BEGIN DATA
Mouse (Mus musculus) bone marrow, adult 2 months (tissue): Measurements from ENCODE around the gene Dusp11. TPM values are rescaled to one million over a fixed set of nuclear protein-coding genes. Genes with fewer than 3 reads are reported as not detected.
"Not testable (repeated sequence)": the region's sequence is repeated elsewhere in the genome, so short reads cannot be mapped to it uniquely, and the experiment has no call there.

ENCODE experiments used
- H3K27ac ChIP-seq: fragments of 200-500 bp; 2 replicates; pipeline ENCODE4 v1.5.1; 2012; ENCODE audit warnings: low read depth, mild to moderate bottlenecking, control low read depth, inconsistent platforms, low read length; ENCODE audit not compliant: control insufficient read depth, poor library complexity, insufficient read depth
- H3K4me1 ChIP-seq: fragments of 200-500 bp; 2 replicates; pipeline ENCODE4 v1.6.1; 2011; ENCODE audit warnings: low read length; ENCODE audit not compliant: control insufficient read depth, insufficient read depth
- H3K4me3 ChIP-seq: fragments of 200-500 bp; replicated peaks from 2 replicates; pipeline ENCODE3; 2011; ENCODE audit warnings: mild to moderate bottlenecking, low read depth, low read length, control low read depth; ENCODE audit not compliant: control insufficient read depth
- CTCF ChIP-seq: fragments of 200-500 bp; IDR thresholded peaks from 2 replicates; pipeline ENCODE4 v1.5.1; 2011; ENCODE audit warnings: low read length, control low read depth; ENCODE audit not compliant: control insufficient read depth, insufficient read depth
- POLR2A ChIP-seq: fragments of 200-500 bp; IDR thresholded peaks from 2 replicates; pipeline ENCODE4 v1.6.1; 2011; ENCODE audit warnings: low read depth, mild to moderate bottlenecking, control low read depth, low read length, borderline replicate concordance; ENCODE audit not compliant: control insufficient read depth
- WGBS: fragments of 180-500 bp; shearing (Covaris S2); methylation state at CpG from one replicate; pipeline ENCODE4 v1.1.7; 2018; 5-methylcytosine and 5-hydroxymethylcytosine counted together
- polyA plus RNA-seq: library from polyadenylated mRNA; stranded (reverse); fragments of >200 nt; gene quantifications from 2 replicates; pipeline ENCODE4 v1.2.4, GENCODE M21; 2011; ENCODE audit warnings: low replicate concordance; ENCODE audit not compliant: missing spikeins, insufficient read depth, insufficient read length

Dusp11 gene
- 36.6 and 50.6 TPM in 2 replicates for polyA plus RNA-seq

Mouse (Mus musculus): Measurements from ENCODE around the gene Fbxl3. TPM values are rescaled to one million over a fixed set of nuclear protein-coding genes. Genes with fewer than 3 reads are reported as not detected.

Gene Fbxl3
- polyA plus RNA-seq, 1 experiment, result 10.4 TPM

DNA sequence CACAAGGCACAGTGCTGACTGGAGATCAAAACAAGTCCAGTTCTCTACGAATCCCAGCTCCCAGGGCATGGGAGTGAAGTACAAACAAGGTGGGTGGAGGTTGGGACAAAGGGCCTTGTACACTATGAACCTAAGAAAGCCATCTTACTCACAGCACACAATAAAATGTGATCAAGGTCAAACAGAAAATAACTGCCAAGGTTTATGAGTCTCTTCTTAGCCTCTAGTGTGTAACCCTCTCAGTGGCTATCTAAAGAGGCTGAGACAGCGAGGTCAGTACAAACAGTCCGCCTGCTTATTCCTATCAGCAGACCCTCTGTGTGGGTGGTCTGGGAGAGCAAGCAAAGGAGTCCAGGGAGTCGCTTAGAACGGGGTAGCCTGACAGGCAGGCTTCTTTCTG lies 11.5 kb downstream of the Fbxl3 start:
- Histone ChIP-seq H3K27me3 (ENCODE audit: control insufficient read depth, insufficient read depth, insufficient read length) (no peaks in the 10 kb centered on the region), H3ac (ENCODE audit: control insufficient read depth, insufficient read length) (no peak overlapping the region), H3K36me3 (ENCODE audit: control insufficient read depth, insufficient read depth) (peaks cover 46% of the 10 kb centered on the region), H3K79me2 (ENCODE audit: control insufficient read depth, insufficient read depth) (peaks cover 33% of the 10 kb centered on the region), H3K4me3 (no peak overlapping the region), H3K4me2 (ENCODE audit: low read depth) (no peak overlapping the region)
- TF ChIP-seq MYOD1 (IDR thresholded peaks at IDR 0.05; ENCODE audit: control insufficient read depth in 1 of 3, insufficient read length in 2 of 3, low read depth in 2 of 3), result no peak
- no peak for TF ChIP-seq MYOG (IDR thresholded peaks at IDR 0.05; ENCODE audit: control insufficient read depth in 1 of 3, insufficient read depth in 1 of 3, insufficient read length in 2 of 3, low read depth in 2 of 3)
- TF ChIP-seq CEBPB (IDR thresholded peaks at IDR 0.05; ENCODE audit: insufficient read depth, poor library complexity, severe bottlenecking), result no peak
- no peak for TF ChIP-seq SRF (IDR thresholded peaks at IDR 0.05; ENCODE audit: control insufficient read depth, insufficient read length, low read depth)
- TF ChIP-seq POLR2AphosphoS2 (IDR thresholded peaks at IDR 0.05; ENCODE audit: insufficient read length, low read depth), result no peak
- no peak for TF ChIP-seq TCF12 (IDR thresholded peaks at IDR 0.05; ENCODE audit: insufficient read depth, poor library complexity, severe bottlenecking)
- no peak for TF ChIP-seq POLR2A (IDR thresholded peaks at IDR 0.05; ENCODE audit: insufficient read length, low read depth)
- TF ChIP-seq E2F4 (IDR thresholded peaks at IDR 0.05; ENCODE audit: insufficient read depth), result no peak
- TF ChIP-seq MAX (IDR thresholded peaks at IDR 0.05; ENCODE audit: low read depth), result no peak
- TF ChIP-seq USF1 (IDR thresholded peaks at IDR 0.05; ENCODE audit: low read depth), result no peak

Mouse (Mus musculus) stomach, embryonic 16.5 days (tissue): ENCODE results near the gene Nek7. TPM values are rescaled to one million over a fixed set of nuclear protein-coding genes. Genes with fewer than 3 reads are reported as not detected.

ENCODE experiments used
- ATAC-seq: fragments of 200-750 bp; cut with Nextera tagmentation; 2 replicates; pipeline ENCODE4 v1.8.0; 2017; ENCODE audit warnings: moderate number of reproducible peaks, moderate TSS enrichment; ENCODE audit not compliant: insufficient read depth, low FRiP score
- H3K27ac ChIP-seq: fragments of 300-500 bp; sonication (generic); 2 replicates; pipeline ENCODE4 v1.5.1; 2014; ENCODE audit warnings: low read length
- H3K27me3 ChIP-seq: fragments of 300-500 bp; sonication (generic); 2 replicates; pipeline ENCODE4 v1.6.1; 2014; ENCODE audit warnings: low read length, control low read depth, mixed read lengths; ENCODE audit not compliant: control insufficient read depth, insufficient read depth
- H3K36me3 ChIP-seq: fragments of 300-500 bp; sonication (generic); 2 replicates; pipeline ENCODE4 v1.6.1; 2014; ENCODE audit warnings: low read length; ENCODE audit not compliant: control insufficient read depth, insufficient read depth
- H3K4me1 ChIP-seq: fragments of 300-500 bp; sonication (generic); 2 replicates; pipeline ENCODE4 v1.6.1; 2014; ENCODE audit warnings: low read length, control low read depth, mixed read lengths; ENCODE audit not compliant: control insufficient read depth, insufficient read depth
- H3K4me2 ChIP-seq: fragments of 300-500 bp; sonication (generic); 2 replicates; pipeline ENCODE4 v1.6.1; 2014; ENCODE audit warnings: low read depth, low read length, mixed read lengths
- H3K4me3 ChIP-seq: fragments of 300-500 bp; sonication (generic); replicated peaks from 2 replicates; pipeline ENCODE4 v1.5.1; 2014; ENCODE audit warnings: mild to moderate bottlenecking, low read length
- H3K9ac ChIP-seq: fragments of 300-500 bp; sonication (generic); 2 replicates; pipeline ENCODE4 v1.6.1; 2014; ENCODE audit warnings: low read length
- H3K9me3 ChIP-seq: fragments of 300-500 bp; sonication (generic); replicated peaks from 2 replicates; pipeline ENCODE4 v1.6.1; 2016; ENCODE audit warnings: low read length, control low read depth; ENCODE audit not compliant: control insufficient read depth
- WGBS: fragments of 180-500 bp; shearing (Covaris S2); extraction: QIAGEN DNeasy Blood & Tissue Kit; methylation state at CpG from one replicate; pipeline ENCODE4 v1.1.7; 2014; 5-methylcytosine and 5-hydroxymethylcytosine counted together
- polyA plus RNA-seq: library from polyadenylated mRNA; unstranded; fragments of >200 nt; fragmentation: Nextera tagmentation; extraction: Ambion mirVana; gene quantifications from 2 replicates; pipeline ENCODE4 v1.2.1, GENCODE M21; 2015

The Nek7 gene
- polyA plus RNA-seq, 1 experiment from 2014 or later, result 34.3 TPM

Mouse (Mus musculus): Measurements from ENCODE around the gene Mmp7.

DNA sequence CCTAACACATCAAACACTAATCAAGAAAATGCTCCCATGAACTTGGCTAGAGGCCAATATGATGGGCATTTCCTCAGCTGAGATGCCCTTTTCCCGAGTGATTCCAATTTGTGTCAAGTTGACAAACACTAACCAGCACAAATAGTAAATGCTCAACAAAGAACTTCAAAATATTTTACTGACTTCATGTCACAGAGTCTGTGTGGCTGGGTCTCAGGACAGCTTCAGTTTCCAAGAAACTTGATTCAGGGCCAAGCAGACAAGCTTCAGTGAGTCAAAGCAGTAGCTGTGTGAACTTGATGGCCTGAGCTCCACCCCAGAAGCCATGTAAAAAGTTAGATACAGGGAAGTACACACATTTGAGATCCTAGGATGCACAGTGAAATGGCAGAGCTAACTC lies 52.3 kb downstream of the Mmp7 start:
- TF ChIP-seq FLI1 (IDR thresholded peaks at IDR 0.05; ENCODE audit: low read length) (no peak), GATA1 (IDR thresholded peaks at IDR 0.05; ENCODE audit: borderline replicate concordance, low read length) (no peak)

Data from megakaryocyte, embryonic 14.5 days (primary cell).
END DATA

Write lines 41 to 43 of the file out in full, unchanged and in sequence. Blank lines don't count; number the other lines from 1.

The Nek7 gene
- polyA plus RNA-seq, 1 experiment from 2014 or later, result 34.3 TPM

Mouse (Mus musculus): Measurements from ENCODE around the gene Mmp7.